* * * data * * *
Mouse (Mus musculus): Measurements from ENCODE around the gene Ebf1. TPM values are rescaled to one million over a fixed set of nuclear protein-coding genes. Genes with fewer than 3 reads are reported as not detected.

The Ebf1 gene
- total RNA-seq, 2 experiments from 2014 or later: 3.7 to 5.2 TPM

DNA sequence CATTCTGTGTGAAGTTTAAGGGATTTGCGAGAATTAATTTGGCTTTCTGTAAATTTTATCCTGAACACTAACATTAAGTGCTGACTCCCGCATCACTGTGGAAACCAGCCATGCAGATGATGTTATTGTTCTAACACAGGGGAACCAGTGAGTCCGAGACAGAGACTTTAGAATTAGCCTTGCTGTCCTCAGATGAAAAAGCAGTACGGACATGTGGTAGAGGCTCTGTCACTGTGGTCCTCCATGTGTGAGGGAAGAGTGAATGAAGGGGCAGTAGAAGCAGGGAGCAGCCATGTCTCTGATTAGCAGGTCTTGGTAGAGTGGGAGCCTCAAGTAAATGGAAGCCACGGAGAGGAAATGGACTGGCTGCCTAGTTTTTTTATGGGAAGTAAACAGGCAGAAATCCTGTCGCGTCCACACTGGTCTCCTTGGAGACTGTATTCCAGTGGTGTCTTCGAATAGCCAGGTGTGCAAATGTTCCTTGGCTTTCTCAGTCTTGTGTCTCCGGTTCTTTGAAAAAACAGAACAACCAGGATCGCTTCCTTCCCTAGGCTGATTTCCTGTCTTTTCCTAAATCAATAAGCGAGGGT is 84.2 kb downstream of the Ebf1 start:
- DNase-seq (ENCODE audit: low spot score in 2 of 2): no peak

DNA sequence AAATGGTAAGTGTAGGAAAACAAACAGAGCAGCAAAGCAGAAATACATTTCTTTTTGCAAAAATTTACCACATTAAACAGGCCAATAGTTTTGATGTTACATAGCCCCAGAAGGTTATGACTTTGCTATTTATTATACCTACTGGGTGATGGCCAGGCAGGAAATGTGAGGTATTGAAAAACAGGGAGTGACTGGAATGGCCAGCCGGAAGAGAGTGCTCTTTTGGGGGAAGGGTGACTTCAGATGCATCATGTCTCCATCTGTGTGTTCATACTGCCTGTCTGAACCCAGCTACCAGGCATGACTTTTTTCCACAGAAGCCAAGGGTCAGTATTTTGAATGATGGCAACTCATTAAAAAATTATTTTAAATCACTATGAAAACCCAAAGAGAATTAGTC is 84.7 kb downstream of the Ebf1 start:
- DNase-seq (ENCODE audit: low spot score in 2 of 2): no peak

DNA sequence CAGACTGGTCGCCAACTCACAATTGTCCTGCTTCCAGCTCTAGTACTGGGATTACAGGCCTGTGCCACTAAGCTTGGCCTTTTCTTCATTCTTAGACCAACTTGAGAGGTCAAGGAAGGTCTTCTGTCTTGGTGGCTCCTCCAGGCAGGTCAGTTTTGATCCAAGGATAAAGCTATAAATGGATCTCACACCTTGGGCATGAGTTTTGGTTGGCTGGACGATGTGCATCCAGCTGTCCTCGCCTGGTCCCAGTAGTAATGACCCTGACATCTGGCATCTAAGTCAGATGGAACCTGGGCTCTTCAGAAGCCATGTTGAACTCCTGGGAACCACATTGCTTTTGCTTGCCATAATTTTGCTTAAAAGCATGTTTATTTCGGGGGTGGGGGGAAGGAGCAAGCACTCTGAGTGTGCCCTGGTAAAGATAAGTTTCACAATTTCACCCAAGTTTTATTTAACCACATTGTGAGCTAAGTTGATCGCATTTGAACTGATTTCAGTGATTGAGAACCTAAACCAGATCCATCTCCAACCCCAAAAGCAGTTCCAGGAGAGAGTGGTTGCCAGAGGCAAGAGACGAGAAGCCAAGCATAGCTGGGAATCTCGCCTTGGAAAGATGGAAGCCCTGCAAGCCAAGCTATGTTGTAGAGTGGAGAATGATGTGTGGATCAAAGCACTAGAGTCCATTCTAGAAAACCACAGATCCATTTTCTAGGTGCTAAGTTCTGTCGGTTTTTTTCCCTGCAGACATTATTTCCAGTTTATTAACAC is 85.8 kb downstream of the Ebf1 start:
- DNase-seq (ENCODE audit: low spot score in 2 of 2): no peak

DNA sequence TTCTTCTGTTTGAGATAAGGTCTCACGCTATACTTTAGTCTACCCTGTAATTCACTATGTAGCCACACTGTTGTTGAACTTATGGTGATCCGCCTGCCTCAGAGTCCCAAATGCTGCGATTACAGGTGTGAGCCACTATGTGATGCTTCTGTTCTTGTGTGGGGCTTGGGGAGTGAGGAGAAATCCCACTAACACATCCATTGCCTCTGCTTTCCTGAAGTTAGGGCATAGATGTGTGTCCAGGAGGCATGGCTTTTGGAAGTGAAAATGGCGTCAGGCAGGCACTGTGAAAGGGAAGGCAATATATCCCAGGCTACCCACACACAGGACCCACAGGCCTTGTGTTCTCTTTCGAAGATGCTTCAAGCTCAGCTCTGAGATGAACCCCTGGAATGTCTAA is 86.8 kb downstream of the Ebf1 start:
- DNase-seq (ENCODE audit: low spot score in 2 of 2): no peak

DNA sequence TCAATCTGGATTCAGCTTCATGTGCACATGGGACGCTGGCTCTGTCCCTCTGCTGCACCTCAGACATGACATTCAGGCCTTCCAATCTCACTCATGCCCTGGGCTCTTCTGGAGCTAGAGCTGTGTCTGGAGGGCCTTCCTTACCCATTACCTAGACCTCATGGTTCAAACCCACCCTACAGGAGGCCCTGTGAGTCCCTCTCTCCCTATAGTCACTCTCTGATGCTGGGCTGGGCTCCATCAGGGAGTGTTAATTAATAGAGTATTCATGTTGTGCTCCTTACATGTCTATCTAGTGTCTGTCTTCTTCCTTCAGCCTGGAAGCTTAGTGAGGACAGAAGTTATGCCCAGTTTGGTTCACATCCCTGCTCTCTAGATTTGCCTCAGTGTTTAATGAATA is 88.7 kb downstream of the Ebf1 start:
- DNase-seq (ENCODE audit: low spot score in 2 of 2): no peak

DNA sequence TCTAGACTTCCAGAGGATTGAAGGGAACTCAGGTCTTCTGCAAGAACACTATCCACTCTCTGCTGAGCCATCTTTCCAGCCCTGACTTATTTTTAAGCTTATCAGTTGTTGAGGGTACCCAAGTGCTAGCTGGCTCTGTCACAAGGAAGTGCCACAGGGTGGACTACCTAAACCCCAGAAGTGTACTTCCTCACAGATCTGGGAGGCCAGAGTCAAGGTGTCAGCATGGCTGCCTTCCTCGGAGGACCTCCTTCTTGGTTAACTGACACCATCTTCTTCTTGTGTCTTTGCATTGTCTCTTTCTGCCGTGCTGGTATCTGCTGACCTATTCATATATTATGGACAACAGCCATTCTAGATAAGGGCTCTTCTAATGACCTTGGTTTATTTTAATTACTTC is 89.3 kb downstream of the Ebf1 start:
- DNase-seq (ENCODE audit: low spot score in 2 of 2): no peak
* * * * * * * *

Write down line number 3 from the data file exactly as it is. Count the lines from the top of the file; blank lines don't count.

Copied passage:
- total RNA-seq, 2 experiments from 2014 or later: 3.7 to 5.2 TPM